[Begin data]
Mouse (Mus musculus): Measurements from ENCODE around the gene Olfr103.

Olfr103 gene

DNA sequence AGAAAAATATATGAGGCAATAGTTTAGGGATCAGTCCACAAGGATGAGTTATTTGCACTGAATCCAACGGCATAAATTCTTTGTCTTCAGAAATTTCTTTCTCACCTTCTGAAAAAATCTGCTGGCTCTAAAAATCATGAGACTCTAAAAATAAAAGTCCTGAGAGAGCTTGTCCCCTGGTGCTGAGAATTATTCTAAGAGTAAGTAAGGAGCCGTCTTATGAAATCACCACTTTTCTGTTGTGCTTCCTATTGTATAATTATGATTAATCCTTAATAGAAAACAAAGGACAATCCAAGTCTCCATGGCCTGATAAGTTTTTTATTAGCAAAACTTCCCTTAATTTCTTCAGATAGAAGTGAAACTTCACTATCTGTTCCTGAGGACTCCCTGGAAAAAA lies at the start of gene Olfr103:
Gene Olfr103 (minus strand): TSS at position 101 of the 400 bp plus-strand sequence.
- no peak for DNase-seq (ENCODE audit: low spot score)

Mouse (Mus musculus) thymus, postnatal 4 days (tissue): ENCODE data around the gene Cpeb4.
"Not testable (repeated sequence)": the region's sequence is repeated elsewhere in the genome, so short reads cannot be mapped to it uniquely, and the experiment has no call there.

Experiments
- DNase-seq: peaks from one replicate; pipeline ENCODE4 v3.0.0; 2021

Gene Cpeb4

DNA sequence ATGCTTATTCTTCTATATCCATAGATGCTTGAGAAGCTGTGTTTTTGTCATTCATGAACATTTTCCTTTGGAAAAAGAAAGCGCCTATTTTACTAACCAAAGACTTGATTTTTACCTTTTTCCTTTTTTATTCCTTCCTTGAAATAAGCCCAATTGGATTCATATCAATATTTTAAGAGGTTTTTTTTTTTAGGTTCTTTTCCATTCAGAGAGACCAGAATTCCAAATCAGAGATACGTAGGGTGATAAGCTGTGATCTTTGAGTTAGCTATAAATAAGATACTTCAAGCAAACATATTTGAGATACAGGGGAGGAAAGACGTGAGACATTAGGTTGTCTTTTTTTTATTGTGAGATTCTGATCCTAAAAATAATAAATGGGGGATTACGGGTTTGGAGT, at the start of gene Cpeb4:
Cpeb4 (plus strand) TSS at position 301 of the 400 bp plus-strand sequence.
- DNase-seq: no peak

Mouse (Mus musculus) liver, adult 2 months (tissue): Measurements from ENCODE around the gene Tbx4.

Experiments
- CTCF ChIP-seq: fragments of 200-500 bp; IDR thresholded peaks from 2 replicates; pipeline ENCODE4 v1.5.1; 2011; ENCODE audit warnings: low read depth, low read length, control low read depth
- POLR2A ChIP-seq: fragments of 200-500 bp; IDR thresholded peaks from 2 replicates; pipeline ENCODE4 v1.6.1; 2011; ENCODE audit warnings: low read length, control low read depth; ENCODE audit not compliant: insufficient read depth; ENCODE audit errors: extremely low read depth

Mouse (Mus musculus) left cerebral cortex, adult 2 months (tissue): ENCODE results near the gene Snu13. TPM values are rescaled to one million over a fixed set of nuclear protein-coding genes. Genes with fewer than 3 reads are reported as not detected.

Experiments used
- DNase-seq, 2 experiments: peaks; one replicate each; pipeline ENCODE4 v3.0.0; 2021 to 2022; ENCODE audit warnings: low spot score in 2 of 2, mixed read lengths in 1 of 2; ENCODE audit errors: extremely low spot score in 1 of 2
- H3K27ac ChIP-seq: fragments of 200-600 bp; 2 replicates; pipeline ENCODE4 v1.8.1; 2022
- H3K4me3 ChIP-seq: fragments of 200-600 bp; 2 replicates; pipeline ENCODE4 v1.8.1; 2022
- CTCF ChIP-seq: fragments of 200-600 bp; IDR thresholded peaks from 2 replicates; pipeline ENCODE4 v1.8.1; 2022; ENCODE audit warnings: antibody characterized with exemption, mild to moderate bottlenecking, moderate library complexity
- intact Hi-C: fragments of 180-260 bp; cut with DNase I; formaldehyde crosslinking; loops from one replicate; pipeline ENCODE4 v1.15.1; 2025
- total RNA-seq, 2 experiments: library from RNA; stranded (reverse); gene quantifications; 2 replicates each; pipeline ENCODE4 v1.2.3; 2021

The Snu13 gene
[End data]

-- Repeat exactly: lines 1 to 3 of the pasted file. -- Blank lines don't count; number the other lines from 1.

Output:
Mouse (Mus musculus): Measurements from ENCODE around the gene Olfr103.

Olfr103 gene

DNA sequence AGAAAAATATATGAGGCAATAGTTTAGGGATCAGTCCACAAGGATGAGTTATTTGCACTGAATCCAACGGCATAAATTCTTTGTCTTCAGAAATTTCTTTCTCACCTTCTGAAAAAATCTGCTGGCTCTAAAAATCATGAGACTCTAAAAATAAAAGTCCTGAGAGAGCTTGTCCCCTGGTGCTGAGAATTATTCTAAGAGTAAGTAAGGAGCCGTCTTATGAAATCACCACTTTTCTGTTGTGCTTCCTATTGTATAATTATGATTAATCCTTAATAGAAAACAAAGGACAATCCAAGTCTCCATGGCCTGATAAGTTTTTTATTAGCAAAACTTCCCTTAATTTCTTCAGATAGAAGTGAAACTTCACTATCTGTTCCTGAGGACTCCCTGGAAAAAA lies at the start of gene Olfr103: